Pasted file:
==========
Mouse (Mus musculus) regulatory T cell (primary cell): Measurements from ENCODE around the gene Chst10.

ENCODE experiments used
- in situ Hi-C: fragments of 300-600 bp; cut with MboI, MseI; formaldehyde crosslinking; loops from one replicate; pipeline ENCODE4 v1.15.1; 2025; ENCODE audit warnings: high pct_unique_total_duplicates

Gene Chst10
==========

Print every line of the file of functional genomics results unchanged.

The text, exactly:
Mouse (Mus musculus) regulatory T cell (primary cell): Measurements from ENCODE around the gene Chst10.

ENCODE experiments used
- in situ Hi-C: fragments of 300-600 bp; cut with MboI, MseI; formaldehyde crosslinking; loops from one replicate; pipeline ENCODE4 v1.15.1; 2025; ENCODE audit warnings: high pct_unique_total_duplicates

Gene Chst10